Dow Constantine Comes Out Swinging Against Income Inequality
If you haven’t seen the state of the county speech that King County Executive Dow Constantine delivered yesterday, you really should. It’s not just the best speech Constantine’s ever given—it’s also a comprehensive survey of King County’s pervasive income inequality. Watch it below (the speech begins at 23:25).
Constantine makes it clear that the state of the county is strong by every traditional metric—unemployment is down, median income is up—but he points out that strength is not enough.
In the highly competitive global economy of the 21st century, no one is expendable. That is why, if King County is to continue to prosper, we must give all of our children, regardless of race, or family income, or ZIP code, the best start in life we can. On average, King County families are doing well. But that is only on average, for the disturbing truth is, almost all of our job growth is coming at the very top and the very bottom of the income spectrum.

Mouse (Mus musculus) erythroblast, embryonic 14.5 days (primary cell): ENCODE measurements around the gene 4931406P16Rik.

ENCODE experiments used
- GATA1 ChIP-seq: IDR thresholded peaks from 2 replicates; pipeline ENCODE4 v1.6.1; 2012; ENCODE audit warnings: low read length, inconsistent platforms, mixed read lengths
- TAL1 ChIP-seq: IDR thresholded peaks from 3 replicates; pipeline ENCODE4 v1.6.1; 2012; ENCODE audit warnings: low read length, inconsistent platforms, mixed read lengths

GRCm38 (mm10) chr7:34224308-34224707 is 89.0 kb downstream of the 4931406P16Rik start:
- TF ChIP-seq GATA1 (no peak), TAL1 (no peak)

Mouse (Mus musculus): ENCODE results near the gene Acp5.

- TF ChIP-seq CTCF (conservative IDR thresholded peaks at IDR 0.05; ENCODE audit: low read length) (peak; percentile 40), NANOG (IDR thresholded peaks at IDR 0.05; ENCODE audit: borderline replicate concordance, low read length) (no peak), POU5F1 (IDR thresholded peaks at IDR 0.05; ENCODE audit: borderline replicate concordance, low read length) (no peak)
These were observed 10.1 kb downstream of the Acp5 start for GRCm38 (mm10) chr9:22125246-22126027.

“For the first time in postwar history, King County’s middle class is shrinking,” Constantine warns, and he rightly cites this as the result of “nearly four decades of trickle-down economics, Wall Street deregulation, and a concerted political attack on the power of workers to organize.”
Despite all those traditionally uplifting metrics that say we’re doing well, Constantine makes the argument for a different kind of measurement. It’s not deregulation and tax cuts that make Seattle so desirable, he argues. It’s the people who live here:
Tax policy matters, but it wasn’t tax breaks that attracted SpaceX to Redmond. It was our people: A uniquely talented and highly skilled aerospace workforce available nowhere else—the product of a middle class that could afford to educate itself and its children.
This is a point that cannot be emphasized enough: the thing that makes this part of the world so special, the quality that identifies King County an engine of the global economy, is our people. A shrinking middle class robs our citizens of the agency to be exceptional. If our economy is divided between the haves and the have-nots our public education will suffer, our infrastructure will crumble, and everything that makes King County remarkable will fade away. To prepare for our future we need to be as inclusive as possible, meaning we need the middle class to expand.
It’s refreshing to hear an elected official say this outright. In many ways, acknowledging that we have a problem is the most important step. The rest is just hard work and focus.